Named one of the best reading series in NYC as well as one of the 50 best free things to do in the city by Time Out New York, the Brooklyn Poets Reading Series takes place bimonthly at select venues in Brooklyn, with a summer stop on Governor’s Island. Readings are free and open to the public.
Each reading features three poets, with at least one from Brooklyn. We take pride in featuring emerging poets alongside more established poets, focusing on poets from underrepresented communities. Readings are curated by Jason Koo. For inquiries, contact us.
Marwa Helal is a poet and journalist. She is the author of Invasive species (Nightboat Books, forthcoming 2019) and I Am Made to Leave I Am Made to Return (No, Dear/Small Anchor Press, 2017). Her work has appeared in Apogee, Hyperallergic and Poets & Writers, among other journals, and in the anthologies Bettering American Poetry 2016 and Best American Experimental Writing 2018. She is the winner of BOMB Magazine’s Biennial 2016 Poetry Contest and has been awarded fellowships from Poets House, Brooklyn Poets and Cave Canem. Helal received her MFA in creative nonfiction from the New School and her BA in journalism and international studies from Ohio Wesleyan University. Born in Al Mansurah, Egypt, she currently lives and teaches in Brooklyn.
Javier Zamora was born in La Herradura, El Salvador, in 1990. He is the author of Unaccompanied (Copper Canyon, 2017). He holds a BA from the University of California–Berkeley, where he studied and taught in June Jordan’s Poetry for the People program, and earned an MFA from New York University. He is currently a 2016–2018 Wallace Stegner Fellow at Stanford University and is the recipient of scholarships to the Bread Loaf, Frost Place, Napa Valley, Squaw Valley and VONA writers’ conferences, as well as fellowships from CantoMundo, Colgate University (Olive B. O’Connor), MacDowell Colony, Macondo Foundation, National Endowment for the Arts, Saltonstall Foundation and Yaddo. In 2016, Barnes & Noble granted him the Writer for Writers Award for his work with the Undocupoets Campaign. He was also the winner of a Ruth Lilly and Dorothy Sargent Rosenberg Fellowship and is a member of the Our Parents’ Bones Campaign, whose goal is to bring justice to the families of the ten thousand disappeared during El Salvador’s civil war.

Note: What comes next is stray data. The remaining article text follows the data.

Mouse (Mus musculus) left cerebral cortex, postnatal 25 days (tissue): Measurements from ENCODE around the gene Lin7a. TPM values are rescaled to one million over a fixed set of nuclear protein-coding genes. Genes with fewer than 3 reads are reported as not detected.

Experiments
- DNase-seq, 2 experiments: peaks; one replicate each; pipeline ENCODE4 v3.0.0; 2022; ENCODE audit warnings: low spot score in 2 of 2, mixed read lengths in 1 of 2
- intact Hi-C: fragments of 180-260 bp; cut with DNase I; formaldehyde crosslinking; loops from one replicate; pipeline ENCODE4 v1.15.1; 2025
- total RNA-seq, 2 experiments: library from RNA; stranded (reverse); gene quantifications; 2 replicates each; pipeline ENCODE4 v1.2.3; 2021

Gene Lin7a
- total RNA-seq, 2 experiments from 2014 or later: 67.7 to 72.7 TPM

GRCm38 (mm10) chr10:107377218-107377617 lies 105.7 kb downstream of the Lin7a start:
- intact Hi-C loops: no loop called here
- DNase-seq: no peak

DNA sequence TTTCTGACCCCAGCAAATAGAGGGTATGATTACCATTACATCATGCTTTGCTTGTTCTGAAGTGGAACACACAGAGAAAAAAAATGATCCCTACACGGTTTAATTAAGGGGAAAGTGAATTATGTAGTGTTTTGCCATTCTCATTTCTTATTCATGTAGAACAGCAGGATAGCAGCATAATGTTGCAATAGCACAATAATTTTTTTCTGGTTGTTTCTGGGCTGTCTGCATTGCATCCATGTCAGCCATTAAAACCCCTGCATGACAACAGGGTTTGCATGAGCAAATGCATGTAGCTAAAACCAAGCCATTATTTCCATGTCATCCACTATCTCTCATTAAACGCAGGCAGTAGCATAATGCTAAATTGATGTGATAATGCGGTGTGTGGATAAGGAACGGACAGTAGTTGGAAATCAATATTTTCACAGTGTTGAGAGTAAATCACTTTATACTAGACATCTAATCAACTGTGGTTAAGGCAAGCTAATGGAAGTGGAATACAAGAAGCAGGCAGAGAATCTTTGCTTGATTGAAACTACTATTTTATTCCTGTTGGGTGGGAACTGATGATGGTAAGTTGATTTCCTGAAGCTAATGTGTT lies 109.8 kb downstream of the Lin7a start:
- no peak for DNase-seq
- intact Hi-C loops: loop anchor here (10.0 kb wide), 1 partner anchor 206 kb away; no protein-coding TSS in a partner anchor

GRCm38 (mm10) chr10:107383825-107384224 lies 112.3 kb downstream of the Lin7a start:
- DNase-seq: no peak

Daniel Tobin is the author of eight books of poems, including his newest collection Blood Labors (Four Way Books, 2018) and the book-length poem From Nothing, winner of the 2016 Julia Ward Howe Award. He is also the author of The Stone in the Air, his versions from Paul Celan, and several critical studies and edited volumes. His poems have appeared nationally and internationally in journals such as Poetry, the Paris Review, the Times Literary Supplement, Image and the New Republic, among others. A recipient of awards including the Massachusetts Book Award in Poetry and creative writing fellowships from the National Endowment for the Arts and the John Simon Guggenheim Foundation, Tobin teaches in the Department of Writing, Literature and Publishing at Emerson College in Boston.